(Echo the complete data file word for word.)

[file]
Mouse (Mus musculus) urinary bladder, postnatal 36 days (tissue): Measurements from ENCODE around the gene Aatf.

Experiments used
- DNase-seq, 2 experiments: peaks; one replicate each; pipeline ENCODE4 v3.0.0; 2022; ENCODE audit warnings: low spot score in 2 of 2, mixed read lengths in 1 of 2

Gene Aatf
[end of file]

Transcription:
Mouse (Mus musculus) urinary bladder, postnatal 36 days (tissue): Measurements from ENCODE around the gene Aatf.

Experiments used
- DNase-seq, 2 experiments: peaks; one replicate each; pipeline ENCODE4 v3.0.0; 2022; ENCODE audit warnings: low spot score in 2 of 2, mixed read lengths in 1 of 2

Gene Aatf